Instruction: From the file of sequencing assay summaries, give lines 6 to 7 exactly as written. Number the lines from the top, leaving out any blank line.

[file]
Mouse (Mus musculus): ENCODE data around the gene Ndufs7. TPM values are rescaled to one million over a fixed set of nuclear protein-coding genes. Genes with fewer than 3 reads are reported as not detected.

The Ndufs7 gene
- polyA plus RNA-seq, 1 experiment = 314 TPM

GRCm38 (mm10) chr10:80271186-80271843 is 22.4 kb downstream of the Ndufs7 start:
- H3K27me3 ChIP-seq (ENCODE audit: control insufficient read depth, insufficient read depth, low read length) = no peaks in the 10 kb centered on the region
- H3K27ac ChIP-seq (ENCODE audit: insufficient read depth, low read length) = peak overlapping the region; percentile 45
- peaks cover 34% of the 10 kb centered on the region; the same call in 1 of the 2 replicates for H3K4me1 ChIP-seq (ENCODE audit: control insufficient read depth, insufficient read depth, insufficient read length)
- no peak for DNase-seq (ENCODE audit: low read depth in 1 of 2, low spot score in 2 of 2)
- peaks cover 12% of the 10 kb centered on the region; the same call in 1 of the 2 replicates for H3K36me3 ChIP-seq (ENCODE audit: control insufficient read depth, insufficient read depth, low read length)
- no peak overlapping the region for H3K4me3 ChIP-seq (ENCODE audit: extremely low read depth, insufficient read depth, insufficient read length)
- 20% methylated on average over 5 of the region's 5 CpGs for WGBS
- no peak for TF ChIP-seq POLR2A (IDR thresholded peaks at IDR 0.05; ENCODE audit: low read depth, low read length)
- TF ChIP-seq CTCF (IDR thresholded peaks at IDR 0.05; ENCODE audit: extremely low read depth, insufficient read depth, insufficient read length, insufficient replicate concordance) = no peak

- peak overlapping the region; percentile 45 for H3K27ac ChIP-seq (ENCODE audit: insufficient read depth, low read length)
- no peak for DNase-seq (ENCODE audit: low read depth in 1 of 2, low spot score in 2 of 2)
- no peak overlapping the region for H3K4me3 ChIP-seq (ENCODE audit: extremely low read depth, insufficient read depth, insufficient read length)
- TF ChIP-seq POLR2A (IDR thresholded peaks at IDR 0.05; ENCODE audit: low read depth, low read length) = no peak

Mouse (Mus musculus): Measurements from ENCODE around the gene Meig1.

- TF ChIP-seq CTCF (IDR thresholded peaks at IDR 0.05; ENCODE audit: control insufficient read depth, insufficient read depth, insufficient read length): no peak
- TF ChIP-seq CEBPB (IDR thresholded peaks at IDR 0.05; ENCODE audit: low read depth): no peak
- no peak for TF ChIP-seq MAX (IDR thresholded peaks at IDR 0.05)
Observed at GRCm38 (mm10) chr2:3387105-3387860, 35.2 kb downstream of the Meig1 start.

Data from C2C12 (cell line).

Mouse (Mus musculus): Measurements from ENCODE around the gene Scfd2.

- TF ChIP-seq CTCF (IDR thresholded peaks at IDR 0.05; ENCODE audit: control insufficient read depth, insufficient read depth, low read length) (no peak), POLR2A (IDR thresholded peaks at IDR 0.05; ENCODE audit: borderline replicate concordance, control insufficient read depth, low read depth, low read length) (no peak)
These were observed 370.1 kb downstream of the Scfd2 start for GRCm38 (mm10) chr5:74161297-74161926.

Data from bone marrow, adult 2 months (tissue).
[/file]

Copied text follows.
- H3K27ac ChIP-seq (ENCODE audit: insufficient read depth, low read length) = peak overlapping the region; percentile 45
- peaks cover 34% of the 10 kb centered on the region; the same call in 1 of the 2 replicates for H3K4me1 ChIP-seq (ENCODE audit: control insufficient read depth, insufficient read depth, insufficient read length)